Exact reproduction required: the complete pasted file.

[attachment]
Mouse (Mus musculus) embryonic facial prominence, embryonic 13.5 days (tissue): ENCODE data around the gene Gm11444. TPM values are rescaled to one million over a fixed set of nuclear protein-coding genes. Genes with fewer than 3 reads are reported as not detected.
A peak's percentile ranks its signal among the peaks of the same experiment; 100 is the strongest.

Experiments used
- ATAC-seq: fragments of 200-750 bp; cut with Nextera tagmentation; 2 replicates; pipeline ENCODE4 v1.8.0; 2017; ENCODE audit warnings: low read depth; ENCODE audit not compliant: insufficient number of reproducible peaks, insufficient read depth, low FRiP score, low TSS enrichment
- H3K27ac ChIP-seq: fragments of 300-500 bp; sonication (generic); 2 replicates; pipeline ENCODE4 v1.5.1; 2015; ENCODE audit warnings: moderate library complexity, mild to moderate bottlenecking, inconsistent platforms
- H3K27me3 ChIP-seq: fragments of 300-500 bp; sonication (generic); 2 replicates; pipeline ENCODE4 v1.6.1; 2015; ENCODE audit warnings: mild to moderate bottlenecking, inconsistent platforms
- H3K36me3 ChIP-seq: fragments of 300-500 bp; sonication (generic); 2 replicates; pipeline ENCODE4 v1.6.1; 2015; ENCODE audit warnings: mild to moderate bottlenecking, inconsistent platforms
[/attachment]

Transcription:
Mouse (Mus musculus) embryonic facial prominence, embryonic 13.5 days (tissue): ENCODE data around the gene Gm11444. TPM values are rescaled to one million over a fixed set of nuclear protein-coding genes. Genes with fewer than 3 reads are reported as not detected.
A peak's percentile ranks its signal among the peaks of the same experiment; 100 is the strongest.

Experiments used
- ATAC-seq: fragments of 200-750 bp; cut with Nextera tagmentation; 2 replicates; pipeline ENCODE4 v1.8.0; 2017; ENCODE audit warnings: low read depth; ENCODE audit not compliant: insufficient number of reproducible peaks, insufficient read depth, low FRiP score, low TSS enrichment
- H3K27ac ChIP-seq: fragments of 300-500 bp; sonication (generic); 2 replicates; pipeline ENCODE4 v1.5.1; 2015; ENCODE audit warnings: moderate library complexity, mild to moderate bottlenecking, inconsistent platforms
- H3K27me3 ChIP-seq: fragments of 300-500 bp; sonication (generic); 2 replicates; pipeline ENCODE4 v1.6.1; 2015; ENCODE audit warnings: mild to moderate bottlenecking, inconsistent platforms
- H3K36me3 ChIP-seq: fragments of 300-500 bp; sonication (generic); 2 replicates; pipeline ENCODE4 v1.6.1; 2015; ENCODE audit warnings: mild to moderate bottlenecking, inconsistent platforms